# Why do arrows point backwards in time for Feynman Diagrams?

I've been looking into Feynman Diagram for quite some time, and the fact that anti-particles point backwards in time after an interaction has been puzzling me. I understand this to be some convention regarding charges and conservation, yet I wish to know what does this all mean. Does the fact that the pair of particles have lines at, say $$t=0$$, and an interaction occurs at $$t=5$$ mean that both particles existed at $$t=0$$ and we are just measuring the effects of a future interaction?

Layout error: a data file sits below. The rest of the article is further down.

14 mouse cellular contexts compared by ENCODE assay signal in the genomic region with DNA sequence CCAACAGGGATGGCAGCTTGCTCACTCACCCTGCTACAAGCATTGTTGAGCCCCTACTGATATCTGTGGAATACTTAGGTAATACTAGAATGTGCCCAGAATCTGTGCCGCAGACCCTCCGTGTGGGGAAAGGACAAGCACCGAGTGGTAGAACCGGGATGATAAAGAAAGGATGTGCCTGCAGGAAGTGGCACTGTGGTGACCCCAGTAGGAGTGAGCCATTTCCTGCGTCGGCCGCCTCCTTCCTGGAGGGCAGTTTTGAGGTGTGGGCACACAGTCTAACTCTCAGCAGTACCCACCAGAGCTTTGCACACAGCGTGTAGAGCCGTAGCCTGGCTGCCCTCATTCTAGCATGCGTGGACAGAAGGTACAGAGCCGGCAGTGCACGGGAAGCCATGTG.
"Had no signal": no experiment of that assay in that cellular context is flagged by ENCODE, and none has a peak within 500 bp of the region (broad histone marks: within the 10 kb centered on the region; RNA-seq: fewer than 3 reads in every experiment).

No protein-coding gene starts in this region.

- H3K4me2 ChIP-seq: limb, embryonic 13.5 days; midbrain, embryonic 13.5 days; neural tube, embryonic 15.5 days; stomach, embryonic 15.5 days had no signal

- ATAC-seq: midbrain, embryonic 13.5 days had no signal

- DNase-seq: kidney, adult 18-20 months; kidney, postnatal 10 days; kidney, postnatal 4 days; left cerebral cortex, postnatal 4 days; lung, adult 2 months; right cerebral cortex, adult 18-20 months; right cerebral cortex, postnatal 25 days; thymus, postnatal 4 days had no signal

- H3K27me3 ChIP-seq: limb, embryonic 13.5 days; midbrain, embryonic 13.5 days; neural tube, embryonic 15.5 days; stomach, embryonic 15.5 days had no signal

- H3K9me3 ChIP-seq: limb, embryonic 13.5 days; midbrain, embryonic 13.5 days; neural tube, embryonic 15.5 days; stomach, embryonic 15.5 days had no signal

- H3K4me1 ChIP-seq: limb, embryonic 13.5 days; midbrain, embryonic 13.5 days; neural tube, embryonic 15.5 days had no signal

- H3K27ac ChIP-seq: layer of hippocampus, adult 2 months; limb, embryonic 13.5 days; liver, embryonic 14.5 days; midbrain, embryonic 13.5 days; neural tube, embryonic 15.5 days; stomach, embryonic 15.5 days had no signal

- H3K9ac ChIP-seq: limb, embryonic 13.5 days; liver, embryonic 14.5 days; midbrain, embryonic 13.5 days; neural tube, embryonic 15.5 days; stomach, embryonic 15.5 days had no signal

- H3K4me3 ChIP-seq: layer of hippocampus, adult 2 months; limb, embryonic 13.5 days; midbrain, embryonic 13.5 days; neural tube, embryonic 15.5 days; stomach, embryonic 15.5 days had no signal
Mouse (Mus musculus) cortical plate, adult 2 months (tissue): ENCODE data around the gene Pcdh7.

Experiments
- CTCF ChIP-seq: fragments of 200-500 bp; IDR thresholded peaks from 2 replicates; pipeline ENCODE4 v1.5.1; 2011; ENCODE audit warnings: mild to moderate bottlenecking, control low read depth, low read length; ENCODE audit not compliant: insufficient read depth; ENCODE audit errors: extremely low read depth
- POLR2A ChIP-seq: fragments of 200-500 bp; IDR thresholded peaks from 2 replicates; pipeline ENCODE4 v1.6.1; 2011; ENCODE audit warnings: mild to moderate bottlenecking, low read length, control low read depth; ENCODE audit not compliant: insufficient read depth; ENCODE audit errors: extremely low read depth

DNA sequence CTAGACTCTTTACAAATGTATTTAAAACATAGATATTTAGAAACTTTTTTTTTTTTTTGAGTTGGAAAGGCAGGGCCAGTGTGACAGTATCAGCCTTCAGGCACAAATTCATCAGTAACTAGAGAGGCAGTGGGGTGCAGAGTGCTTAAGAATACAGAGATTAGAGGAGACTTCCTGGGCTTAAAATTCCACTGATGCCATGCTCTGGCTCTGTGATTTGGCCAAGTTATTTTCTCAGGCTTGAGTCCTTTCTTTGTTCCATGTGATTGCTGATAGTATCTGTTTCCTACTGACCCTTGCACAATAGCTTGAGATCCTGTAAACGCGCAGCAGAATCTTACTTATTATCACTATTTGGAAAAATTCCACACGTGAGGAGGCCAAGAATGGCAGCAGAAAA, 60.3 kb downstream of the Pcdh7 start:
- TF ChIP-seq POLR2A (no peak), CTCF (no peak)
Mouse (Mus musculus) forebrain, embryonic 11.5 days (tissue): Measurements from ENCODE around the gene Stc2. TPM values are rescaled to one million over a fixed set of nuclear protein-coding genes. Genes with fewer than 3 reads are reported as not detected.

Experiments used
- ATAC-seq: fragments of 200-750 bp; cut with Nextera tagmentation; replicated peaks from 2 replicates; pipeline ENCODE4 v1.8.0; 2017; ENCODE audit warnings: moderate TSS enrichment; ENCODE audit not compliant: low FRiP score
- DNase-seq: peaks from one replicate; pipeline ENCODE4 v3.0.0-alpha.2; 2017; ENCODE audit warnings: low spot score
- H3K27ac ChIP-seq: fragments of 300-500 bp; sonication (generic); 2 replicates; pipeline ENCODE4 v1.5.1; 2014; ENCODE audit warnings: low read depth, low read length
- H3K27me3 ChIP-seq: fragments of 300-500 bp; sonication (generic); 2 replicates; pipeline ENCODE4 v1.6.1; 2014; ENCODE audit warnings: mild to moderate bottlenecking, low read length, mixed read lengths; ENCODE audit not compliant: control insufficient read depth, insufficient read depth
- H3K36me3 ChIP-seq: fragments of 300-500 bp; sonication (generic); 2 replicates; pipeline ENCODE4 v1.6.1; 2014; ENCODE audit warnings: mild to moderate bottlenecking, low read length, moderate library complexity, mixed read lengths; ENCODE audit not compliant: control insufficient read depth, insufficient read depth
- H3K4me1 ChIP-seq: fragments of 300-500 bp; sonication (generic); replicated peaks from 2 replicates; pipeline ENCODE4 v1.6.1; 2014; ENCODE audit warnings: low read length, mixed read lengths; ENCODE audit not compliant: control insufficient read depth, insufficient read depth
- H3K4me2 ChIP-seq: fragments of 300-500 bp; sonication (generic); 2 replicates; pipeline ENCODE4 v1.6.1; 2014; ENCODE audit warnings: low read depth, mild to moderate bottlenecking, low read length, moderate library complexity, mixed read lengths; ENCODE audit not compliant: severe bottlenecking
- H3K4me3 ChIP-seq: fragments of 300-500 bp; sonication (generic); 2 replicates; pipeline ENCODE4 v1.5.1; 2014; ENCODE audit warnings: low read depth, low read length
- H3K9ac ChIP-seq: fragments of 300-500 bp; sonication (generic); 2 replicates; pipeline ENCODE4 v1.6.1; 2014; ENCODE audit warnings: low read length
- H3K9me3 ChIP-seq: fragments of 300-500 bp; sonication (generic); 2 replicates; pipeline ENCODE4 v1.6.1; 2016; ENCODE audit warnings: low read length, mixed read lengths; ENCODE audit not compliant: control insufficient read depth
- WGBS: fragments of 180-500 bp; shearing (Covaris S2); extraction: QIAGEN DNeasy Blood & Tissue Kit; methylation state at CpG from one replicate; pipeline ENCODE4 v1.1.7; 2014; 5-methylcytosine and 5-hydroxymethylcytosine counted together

The arrows in Feynman Diagrams are convenctions. You use them when a particle has some kind of propagator like $\Delta(t-t')$, and the corresponding antiparticle has a propagator like $\Delta(t'-t)$ (this happens, for example, for fermions). Feynman diagrams are, at the end of the day, just compact ways to write terms of a perturbation series; I'm not sure if you can attribute some real physical meaning to them.